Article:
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Ghosn appeal rejected as former Nissan chief re-arrested on new charges

Incarcerated ex-chairman's lawyers filed an appeal to overturn the detention on Tuesday, but it was rejected by the court

Carlos Ghosn will now remain in custody until at least December 20. AP
Carlos Ghosn will now remain in custody until at least December 20. AP

A Tokyo court on Tuesday rejected ousted Nissan chairman Carlos Ghosn's appeal to end his detention following his arrest last month on allegations of financial misconduct.

Mr Ghosn has been held in a Tokyo jail since he was arrested on November 19 on suspicion of conspiring to understate his pay by about half of the actual $88 million awarded over five years from 2010. He was officially charged on Monday.

He was also re-arrested on new allegations of understating his income for three more years until March 2018, with the Tokyo District Court extending his detention until December 20.

Mr Ghosn's lawyers filed an appeal to overturn the detention midday Tuesday, but it was rejected by the court by evening.

From indictment, cases typically take months to go to trial. In the past, suspects who have been indicted have seldom been freed on bail, but in recent years that has become more common, said Masashi Akita, a defence lawyer.

It is unclear whether Mr Ghosn would be freed on bail as some legal experts have said he may be a flight risk, Reuters said.

Nissan, which fired Mr Ghosn as chairman days after his arrest, has said the misconduct was masterminded by the executive with the help of former representative director Greg Kelly, who was also indicted on Monday. Mr Kelly will also remain detained until December 20, the district court said.

Mr Ghosn's lawyer in Tokyo, Motonari Otsuru, could not be reached at his office for comment.

But Mr Kelly's lawyer, Yoichi Kitamura, said he was certain that his client's innocence would become clear in court.


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"The reason I'm confident is because there was no violation of the financial instruments and exchange law," he said.

Mr Ghosn's arrest marks a dramatic fall for a leader once hailed for rescuing Nissan from the brink of bankruptcy.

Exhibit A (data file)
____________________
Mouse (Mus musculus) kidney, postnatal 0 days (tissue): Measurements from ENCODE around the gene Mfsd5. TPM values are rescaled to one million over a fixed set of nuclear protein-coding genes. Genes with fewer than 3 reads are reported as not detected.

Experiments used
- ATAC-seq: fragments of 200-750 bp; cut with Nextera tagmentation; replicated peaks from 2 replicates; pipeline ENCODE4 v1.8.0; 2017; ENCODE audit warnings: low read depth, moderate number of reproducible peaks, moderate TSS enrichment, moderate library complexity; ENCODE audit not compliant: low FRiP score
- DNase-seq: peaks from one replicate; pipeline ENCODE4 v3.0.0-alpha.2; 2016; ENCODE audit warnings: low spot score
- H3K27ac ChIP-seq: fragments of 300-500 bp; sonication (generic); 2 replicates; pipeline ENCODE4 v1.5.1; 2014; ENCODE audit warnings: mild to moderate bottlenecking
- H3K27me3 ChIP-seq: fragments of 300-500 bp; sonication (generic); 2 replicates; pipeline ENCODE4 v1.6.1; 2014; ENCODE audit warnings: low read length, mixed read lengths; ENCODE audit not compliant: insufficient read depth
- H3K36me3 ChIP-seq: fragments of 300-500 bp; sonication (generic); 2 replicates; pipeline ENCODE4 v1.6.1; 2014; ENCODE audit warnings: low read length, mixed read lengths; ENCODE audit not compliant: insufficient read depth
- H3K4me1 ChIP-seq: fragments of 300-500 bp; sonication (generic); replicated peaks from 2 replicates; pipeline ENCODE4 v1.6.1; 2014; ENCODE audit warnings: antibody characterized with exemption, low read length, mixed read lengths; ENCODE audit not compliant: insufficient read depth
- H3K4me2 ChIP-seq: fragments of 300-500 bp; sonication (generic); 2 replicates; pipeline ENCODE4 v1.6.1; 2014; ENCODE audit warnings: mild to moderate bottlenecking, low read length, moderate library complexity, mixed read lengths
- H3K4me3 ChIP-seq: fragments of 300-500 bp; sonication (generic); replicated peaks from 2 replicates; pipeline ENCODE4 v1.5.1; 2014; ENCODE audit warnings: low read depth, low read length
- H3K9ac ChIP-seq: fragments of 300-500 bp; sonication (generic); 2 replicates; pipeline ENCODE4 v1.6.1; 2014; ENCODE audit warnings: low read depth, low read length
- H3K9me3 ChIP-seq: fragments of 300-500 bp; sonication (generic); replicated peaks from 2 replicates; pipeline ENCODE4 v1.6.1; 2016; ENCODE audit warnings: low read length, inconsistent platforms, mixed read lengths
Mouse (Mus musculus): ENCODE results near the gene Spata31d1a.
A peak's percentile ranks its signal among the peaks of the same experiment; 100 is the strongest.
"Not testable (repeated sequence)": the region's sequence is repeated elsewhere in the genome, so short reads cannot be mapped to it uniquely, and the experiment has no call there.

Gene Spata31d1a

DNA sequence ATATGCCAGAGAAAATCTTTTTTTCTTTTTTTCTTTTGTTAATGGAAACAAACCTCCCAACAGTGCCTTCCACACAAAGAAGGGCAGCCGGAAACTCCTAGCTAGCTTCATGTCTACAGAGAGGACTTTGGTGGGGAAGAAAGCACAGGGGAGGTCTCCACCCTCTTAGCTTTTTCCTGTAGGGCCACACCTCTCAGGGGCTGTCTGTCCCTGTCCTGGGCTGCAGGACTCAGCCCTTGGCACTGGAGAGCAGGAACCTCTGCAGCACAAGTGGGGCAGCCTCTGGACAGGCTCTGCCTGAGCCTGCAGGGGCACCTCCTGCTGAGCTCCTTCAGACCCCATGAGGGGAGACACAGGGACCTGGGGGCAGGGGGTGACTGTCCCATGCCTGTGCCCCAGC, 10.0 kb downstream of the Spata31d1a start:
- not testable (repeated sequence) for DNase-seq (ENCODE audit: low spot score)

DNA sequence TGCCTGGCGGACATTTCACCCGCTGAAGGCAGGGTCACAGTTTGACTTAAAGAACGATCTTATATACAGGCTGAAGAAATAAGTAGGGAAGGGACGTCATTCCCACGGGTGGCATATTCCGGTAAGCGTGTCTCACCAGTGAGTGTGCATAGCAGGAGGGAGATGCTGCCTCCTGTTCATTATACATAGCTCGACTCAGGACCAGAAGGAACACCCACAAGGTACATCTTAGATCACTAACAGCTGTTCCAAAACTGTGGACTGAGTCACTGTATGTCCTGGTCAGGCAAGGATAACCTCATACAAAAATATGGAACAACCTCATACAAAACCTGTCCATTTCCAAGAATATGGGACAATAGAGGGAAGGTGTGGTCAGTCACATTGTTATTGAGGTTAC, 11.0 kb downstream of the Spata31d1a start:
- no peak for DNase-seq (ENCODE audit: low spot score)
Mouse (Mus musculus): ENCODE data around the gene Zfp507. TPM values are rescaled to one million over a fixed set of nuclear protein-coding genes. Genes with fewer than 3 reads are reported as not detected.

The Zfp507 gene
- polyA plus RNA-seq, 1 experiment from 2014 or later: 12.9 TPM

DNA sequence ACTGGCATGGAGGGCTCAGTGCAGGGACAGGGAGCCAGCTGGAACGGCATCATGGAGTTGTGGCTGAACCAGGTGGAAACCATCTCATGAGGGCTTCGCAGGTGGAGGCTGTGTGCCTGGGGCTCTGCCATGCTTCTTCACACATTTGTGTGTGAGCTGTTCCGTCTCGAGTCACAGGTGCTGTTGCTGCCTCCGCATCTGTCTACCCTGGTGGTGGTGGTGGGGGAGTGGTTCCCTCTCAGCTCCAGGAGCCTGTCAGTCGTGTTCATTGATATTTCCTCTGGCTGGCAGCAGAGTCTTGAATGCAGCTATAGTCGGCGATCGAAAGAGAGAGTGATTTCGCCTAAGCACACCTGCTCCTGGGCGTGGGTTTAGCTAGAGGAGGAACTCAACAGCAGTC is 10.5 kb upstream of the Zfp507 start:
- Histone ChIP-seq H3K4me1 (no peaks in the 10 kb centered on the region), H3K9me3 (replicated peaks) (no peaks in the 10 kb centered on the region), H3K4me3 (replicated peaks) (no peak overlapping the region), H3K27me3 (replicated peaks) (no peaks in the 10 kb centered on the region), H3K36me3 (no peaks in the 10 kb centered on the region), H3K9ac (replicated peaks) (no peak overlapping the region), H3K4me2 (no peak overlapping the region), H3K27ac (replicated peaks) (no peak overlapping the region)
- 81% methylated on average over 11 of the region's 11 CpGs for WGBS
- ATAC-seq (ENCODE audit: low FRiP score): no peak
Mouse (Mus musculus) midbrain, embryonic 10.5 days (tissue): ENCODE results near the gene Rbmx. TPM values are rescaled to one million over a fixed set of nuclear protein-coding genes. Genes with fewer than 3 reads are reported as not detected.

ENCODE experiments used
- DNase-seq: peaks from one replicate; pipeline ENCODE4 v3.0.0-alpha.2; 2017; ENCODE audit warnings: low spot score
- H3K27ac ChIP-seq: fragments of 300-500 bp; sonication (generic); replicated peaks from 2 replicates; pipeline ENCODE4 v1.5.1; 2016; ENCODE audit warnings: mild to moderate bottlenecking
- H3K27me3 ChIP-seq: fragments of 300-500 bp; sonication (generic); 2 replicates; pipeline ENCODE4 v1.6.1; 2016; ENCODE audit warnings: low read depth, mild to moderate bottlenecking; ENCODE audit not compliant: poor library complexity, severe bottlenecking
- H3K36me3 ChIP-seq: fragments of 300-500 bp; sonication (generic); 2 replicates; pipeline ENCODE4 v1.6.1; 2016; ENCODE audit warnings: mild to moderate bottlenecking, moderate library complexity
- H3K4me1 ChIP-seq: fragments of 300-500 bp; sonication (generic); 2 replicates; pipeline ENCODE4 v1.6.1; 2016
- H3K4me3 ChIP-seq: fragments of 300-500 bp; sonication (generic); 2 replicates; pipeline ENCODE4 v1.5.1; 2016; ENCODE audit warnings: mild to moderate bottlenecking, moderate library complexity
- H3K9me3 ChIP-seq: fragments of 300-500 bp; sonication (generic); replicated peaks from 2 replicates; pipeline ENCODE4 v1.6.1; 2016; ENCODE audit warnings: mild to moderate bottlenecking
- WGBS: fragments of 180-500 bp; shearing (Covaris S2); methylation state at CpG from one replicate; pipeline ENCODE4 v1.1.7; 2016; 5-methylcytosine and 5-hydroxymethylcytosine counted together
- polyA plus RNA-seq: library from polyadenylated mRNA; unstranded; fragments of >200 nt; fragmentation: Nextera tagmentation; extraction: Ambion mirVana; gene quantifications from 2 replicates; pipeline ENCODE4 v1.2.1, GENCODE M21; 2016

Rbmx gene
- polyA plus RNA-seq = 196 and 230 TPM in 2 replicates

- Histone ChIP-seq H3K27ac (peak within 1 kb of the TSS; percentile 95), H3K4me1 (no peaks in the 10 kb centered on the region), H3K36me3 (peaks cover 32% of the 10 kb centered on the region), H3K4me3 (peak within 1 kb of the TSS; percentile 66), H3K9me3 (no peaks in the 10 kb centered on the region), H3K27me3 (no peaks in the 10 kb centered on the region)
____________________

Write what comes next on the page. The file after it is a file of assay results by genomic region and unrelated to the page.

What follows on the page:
The executive has been treated like others in detention, held in a small, chilly room, with limited opportunities to shower and shave, a person familiar with the matter has said.

Asked about criticism that Japanese prosecutors often try to force confessions from suspects, deputy prosecutor at the Tokyo District Public Prosecutors Office, Shin Kukimoto, has said no such method was being used with Mr Ghosn and Mr Kelly.

While Nissan is hoping that the removal and incarceration of Mr Ghosn will not result in a backlash, the company is still dealing with fallout from recent technical problems with its vehicles. Last week Nissan announced plans to recall approximately 150,000 vehicles owing to improper tests on new units.

"Nissan has recently found several non-conformities that may have caused inaccurate pass/fail judgements during the inspection process," the company said, adding it would "promptly" recall as many as 150,000 units in Japan.

It confirmed that improper tests were carried out on brakes, speedometers and other systems before shipment at its domestic assembly plant.

The recall will cover 10 models including Note and Leaf electric vehicles as well as March and Cube compact cars produced between November 2017 and October this year.

The manufacturer was forced to recall more than one million vehicles last year after admitting staff without proper authorisation had conducted final inspections on some units intended for the domestic market before they were shipped to dealers, AFP said.

In a separate case that erupted in July, Nissan admitted data on exhaust emissions and fuel economy had been deliberately "altered", hampering its efforts to recover trust after the inspection scandal.

Updated: December 12, 2018 02:52 PM